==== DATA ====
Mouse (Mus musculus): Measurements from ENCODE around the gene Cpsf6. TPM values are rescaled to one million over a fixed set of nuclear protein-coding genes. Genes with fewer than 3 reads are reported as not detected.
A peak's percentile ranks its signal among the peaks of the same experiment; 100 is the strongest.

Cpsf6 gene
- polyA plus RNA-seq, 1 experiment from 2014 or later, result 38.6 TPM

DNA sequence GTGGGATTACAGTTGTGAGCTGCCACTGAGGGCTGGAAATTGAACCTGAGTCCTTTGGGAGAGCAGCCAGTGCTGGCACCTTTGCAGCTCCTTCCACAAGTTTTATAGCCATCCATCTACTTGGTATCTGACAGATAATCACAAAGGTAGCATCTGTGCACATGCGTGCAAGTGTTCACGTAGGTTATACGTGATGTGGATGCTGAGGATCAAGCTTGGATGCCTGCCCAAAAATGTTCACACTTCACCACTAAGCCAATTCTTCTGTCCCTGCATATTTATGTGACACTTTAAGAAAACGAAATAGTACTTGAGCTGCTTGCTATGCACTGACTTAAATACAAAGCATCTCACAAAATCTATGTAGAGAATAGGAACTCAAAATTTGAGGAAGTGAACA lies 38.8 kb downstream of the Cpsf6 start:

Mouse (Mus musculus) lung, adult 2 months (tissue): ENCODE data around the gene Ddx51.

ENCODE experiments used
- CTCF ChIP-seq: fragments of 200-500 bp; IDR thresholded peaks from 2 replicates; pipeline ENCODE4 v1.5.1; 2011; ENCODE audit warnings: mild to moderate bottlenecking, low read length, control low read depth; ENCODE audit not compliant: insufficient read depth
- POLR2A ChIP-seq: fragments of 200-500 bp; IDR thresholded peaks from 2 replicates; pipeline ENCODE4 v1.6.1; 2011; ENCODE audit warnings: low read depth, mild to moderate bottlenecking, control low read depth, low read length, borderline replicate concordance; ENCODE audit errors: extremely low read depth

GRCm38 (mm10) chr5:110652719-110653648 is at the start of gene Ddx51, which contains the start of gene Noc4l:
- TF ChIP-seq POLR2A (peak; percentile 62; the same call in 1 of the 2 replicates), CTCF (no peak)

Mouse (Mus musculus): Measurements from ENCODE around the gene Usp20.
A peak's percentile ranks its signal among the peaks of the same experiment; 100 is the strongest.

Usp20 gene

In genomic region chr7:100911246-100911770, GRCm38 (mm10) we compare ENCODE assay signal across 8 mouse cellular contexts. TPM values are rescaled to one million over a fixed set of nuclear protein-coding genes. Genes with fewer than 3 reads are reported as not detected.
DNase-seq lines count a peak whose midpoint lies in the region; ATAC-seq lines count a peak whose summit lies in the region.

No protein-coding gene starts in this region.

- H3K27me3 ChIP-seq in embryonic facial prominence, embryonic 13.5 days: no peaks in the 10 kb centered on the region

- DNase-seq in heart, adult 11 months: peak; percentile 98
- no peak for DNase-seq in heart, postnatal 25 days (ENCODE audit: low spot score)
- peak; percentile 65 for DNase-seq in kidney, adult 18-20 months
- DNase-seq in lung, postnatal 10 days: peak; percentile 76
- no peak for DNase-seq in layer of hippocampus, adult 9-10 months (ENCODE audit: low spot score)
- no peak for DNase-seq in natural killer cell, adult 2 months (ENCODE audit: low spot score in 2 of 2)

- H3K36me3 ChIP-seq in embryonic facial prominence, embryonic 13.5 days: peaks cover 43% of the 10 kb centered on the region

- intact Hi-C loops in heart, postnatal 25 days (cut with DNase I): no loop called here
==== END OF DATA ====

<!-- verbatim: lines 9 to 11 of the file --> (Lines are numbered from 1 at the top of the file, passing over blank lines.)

- POLR2A ChIP-seq: fragments of 200-500 bp; IDR thresholded peaks from 2 replicates; pipeline ENCODE4 v1.6.1; 2011; ENCODE audit warnings: low read depth, mild to moderate bottlenecking, control low read depth, low read length, borderline replicate concordance; ENCODE audit errors: extremely low read depth

GRCm38 (mm10) chr5:110652719-110653648 is at the start of gene Ddx51, which contains the start of gene Noc4l:
- TF ChIP-seq POLR2A (peak; percentile 62; the same call in 1 of the 2 replicates), CTCF (no peak)